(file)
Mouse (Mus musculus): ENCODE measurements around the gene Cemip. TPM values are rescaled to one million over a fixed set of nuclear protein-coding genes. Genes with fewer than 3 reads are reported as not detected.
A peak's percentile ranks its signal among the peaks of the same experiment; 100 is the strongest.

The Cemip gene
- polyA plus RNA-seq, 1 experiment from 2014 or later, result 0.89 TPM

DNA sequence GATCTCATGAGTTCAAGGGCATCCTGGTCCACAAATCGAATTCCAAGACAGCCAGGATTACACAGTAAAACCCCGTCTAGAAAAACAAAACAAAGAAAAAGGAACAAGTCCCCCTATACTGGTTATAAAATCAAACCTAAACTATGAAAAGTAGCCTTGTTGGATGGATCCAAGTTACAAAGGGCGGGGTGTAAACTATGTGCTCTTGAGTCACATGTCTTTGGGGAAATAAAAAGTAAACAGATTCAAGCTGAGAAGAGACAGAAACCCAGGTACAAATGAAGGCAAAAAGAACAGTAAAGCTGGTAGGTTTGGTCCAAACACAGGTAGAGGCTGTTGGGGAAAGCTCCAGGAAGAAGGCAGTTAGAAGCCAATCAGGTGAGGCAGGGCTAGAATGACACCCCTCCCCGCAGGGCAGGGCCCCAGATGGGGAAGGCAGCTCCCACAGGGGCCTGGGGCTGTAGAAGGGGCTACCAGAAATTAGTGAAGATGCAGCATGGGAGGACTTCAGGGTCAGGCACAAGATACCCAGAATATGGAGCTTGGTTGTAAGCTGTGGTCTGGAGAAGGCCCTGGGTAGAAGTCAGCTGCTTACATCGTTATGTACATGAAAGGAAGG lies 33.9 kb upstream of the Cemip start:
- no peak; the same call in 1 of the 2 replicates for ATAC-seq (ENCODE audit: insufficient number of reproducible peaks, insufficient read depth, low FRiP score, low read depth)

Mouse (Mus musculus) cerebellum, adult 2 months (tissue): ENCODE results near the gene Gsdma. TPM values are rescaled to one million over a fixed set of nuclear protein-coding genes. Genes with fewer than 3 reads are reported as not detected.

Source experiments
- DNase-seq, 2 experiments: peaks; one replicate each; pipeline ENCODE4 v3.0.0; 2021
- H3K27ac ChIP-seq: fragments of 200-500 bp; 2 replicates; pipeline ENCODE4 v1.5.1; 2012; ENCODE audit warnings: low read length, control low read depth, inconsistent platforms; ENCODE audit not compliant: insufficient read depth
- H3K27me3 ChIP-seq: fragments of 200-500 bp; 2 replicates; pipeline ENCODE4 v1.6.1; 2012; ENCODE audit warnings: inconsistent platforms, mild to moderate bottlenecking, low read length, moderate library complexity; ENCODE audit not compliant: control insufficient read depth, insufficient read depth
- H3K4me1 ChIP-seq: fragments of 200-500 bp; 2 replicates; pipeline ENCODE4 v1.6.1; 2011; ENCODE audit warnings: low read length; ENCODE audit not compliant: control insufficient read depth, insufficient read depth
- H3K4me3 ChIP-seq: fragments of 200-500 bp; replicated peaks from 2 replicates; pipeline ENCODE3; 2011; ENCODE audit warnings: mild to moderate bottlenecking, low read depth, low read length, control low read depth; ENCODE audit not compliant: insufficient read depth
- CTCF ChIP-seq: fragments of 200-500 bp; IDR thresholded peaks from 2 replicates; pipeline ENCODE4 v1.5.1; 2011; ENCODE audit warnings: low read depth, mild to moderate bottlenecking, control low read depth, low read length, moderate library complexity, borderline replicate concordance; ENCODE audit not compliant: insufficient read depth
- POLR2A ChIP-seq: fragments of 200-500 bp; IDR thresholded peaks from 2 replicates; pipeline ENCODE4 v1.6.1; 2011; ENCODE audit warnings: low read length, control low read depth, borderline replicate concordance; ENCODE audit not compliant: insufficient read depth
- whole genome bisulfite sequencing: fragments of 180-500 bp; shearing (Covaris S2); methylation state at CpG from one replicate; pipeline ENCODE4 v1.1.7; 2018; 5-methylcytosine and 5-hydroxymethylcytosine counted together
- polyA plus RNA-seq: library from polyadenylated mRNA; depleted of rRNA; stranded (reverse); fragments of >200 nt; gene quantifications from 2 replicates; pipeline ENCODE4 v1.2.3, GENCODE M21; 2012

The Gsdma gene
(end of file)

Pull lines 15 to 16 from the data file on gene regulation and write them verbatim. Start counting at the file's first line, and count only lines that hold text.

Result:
- POLR2A ChIP-seq: fragments of 200-500 bp; IDR thresholded peaks from 2 replicates; pipeline ENCODE4 v1.6.1; 2011; ENCODE audit warnings: low read length, control low read depth, borderline replicate concordance; ENCODE audit not compliant: insufficient read depth
- whole genome bisulfite sequencing: fragments of 180-500 bp; shearing (Covaris S2); methylation state at CpG from one replicate; pipeline ENCODE4 v1.1.7; 2018; 5-methylcytosine and 5-hydroxymethylcytosine counted together